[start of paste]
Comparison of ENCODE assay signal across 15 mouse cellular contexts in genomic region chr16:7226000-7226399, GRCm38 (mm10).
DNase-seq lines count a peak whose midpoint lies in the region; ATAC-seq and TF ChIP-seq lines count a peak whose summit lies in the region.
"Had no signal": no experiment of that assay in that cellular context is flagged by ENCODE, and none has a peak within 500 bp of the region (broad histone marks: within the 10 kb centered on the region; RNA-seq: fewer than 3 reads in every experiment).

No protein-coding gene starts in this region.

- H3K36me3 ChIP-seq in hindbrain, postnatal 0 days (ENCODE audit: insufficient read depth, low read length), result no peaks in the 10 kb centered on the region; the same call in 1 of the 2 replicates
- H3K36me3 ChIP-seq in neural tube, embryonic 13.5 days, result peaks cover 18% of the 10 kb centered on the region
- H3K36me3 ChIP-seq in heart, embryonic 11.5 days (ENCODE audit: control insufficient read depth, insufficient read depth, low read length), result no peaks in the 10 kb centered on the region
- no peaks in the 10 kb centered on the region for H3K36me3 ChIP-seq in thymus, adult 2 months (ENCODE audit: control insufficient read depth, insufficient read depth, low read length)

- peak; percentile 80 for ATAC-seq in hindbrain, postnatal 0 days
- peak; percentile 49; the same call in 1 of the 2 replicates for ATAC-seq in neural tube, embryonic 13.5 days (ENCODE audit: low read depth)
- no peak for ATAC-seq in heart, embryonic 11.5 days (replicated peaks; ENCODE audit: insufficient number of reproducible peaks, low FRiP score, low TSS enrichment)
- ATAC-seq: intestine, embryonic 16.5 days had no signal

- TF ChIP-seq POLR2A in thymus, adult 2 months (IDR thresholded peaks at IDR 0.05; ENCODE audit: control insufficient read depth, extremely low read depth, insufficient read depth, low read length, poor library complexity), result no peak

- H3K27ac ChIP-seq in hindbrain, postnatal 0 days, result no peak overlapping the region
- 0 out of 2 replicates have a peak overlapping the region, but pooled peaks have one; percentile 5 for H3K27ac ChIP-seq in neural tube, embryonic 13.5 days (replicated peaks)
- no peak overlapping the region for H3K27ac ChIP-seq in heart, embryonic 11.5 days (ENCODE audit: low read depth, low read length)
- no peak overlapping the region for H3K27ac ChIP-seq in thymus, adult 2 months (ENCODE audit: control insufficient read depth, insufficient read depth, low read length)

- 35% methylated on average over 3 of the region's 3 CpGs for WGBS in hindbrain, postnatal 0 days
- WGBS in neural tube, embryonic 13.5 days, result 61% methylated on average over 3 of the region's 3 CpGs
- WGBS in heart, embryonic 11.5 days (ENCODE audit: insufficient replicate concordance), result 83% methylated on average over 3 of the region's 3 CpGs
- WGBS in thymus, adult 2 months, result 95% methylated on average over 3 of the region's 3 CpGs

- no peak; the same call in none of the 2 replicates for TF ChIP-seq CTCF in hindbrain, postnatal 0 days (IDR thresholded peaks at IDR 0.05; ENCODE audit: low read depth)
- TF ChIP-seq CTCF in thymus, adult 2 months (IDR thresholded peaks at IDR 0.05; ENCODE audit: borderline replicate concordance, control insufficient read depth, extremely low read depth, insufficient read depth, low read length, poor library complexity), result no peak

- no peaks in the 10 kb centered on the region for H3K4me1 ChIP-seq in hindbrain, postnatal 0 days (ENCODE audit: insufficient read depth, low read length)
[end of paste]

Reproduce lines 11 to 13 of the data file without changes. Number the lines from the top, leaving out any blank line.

- no peak for ATAC-seq in heart, embryonic 11.5 days (replicated peaks; ENCODE audit: insufficient number of reproducible peaks, low FRiP score, low TSS enrichment)
- ATAC-seq: intestine, embryonic 16.5 days had no signal

- TF ChIP-seq POLR2A in thymus, adult 2 months (IDR thresholded peaks at IDR 0.05; ENCODE audit: control insufficient read depth, extremely low read depth, insufficient read depth, low read length, poor library complexity), result no peak